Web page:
US Emergency Alert System (EAS)

U.S. Emergency Alert System (EAS)
A Brief History
The Emergency Alert System (EAS) leverages the capabilities of participating analogue and digital
radio, television, cable, satellite, and wireline providers, working in concert to distribute alert and
warning messages to the public. The alert messages can be originated by emergency management
authorities at all levels of government to warn the public of imminent emergencies.
The EAS was created in 1994. It is the latest in a series of alert and warning systems that began
with the Control of Electromagnetic Radiation (CONELRAD) program, established by President
Harry Truman in 1951. The CONELRAD was replaced in 1963 by the Emergency Broadcast
System (EBS), which remained in place until 1994. The Federal Communications Commission
(FCC) created the EAS in 1994 and began enforcing requirements that mandated that all broadcast
stations have EAS equipment installed by 1997. In 2001, cable systems were required to have EAS
equipment installed to override all program channels with a national‐level EAS message, also
known as an Emergency Action Notification (EAN).
Example of a National Weather Service EAS message
The Primary Entry Point (PEP) concept first surfaced in the mid-1980s. Primary Entry Points are
broadcast stations located throughout the country with a direct connection to the Federal Emergency
Management Agency (FEMA) and resilient transmission capabilities. These stations provide the
initial broadcast of a Presidential EAS message. FEMA is increasing the number of PEP facilities to
provide direct coverage to at least 90% of the American public.
Even in today's world of seamless technology and portable communications devices, the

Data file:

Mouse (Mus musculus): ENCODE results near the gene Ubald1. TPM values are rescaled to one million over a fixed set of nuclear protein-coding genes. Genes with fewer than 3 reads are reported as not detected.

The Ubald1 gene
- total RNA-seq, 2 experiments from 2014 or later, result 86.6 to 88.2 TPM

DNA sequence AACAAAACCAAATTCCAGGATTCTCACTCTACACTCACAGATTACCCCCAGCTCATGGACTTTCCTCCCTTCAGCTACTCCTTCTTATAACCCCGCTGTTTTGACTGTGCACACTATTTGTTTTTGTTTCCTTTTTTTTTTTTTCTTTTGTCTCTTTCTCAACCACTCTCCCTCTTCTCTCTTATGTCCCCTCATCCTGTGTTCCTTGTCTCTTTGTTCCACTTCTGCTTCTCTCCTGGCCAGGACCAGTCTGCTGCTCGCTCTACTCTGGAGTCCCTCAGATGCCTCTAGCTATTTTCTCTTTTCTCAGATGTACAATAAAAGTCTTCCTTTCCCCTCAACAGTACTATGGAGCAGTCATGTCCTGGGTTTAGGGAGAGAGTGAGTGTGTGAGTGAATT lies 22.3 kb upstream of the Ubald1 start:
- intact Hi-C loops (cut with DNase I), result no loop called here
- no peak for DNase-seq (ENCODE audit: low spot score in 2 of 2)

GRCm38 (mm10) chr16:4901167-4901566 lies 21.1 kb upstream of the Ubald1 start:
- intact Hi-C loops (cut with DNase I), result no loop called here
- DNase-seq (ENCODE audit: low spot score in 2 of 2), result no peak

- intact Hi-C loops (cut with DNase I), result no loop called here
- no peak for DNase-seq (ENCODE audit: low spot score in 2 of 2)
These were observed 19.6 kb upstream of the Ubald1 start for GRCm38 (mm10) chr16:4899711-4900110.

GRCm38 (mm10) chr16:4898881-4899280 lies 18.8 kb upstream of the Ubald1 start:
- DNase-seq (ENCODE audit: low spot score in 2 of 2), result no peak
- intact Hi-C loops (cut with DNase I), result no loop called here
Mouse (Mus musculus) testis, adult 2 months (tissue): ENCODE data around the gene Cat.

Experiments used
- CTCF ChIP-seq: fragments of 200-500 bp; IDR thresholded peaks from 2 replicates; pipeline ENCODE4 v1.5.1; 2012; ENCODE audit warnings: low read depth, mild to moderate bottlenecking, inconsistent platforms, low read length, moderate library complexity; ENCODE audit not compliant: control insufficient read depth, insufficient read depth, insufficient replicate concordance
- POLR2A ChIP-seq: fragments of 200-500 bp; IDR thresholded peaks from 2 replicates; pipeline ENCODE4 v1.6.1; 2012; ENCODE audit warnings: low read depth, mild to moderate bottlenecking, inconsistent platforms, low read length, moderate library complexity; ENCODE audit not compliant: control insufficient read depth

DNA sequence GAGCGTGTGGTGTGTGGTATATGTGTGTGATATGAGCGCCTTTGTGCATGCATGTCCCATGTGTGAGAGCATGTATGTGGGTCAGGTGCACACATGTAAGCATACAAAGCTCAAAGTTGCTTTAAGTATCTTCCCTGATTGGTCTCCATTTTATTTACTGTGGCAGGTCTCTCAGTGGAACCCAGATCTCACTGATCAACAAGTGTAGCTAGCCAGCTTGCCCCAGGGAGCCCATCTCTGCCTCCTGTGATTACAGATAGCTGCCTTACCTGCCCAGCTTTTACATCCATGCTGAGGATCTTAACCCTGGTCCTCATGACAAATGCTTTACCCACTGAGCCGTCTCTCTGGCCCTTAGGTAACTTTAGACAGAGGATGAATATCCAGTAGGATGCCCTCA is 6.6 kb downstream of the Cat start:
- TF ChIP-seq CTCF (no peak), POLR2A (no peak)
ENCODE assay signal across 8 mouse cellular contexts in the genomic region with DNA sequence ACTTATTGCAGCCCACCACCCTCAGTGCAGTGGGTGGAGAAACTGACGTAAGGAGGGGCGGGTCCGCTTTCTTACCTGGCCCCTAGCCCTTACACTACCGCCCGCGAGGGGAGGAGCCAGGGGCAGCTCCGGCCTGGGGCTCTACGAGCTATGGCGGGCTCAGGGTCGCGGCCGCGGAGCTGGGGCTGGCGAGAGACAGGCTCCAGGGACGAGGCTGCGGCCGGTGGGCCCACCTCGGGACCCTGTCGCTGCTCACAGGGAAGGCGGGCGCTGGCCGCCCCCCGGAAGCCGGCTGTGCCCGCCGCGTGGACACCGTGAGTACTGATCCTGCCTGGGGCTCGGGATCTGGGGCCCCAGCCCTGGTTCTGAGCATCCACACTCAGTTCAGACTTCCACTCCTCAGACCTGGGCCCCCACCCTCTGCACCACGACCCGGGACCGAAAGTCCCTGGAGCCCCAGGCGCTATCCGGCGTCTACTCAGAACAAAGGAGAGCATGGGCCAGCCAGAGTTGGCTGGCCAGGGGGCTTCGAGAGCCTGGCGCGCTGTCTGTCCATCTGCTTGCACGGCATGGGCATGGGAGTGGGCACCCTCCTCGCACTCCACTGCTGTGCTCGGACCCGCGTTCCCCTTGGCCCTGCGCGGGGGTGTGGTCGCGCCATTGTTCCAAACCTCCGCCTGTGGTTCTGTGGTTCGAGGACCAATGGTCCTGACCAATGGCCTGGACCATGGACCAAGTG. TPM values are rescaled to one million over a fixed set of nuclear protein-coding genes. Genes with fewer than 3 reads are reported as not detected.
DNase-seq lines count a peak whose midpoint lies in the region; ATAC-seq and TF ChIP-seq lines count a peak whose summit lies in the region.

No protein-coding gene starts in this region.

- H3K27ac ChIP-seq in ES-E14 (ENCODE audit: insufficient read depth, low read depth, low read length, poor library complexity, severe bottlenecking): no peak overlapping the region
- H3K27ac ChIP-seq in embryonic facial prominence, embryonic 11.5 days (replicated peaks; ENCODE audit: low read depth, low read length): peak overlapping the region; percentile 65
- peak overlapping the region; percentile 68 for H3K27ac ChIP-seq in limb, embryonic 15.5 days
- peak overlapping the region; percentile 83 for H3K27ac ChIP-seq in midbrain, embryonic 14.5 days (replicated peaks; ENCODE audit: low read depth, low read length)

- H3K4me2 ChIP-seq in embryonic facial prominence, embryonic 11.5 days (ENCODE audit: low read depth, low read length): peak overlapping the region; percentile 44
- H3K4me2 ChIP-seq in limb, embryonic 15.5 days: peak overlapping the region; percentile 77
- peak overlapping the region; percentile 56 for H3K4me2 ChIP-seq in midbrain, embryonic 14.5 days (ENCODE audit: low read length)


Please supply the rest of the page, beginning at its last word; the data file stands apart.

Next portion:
Government maintains a system of radio stations to support public alert and warning (A&W). In
addition to the PEP System's primary role to broadcast and relay the President's message in a dire
emergency, PEP stations are designed with a much higher level of resiliency. These "hardened"
radio stations provide the nation with last resort mass communications capabilities under all
conditions, as required by the President of the United States.
Broadcast radio receivers are ubiquitous. These radio receivers can receive one or more of the
approximately 14,355 full power radio stations broadcasting throughout the country. Over-the‐air
radio broadcasts are one-way, omnidirectional transmissions. In the aftermath of a national,
catastrophic event, alerting authorities can leverage operational area capabilities to transmit crucial
information to the public through as many methods as possible. However, broadcast radio may be
the most effective method since it is possible that terrestrial Internet Protocol (IP) networks and
other pathways could be inoperable, especially at "last mile" delivery to the public. Prolonged
power outages are expected in most catastrophic scenarios, negatively affecting IP networks and
other communications. The national EAS program provides the nation with an unparalleled,
survivable communications network, available under the direst conditions.
The above excerpt is from "An Emergency Alert System Best Practices Guide - Version 1.0", by the
Federal Emergency Management Agency.
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